OmniUnum Farm: 'Heaven on earth' for Muscovy Ducks
In my Farm to Fork series, I visit local farms and share what I learn.
Corinna Borden | Contributor
You never know who you are going to sit next to at FridayMorning@Selmas, or in my case, who will sit on you.
I sat next to David Beemer, of OmniUnum Farm, and Antoinette Benjamin, of Food for all Seasons Catering. As they spoke to me about the world of the Muscovy duck, two-day-old Muscovy ducklings nestled their warm, downy, wiggling bodies into my neck, tucking themselves in under my hair, as if I were their mama.
After such a bucolic introduction, I had no choice but to visit the farm.
A former investment banker and hospital administrator, David Beemer changed the trajectory of his life after experiencing a health scare while working in Namibia. He left his desk and began raising his own food. “When I first got out here I put like, 800 pounds of cow manure and Michigan peat in my asparagus bed. And I just said — this is ridiculous. It can’t be this tough. And that is how I first got into poultry.” Beemer attributes his thriving vegetables to regularly fertilizing his garden with duck pond water and soiled straw from his fowl charges.
Beemer began his Muscovy flock with 18 ducklings from Quaker Hill Farm three years ago. The ducks have a varied diet, including vegetables from the gardens they fertilize, organic crumble, kelp tea, comfrey, worms, fruit, algae and insects they forage themselves. Beemer has constructed an “annex, an aviary, a spa and a playground” for the birds out of recycled items from craigslist.com and diverted a small drainage stream and natural spring in order to ensure a constant supply of fresh water to the flock. His 12,500-foot enclosed area is tall enough for the birds to fly.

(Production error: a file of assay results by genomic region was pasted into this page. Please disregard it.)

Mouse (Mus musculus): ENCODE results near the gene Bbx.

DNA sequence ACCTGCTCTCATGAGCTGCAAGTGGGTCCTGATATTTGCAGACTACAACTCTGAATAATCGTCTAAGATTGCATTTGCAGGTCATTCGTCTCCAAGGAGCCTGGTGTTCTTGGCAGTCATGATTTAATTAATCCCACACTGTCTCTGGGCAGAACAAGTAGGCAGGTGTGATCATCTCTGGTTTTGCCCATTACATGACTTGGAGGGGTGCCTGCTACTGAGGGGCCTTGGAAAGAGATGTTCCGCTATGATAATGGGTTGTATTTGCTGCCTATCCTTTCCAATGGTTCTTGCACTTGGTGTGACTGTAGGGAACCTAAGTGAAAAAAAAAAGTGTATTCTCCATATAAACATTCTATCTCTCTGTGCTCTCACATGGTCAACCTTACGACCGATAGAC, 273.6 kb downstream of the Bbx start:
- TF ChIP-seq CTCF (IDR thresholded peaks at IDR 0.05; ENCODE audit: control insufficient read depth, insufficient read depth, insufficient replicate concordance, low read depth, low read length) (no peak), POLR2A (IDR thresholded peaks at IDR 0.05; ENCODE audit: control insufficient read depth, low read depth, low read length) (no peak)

“My objective was to create an environment for animals to have heaven on earth.”
As Beemer explains, Muscovy ducks “are perching birds, not wading birds. All ducks have an oil gland — that is what helps their buoyancy and everything in water — but because the Muscovy is a perching bird bred to live in trees and out of the water and bred by farmers to handle pest control in their crops (they eat all the insects). In the summer time, you won’t even see any mosquitoes out here they are like pythons with legs!”
Beemer continues to describe the birds, exuding delight and joy. “A lot of people think of them as mute, but they are not mute — they whisper, and when they are happy they trill.”
Beemer’s all-white birds (for ease of dressing) “exceed standard. If you go anywhere and read about the standard for the breed they exceed standard almost to the point that it is absurd. They look for ducks that are seven pounds and for drakes that are nine pounds. Mine are nine pounds dressed out, and they can be as much as 15 pounds.” He is particularly proud of five ducks born in early June. “I swear to you that I will put those five ducks against any Muscovy Ducks in the world. They are the finest free-range, all-organic Muscovy Ducks anywhere.”
Corinna Borden | Contributor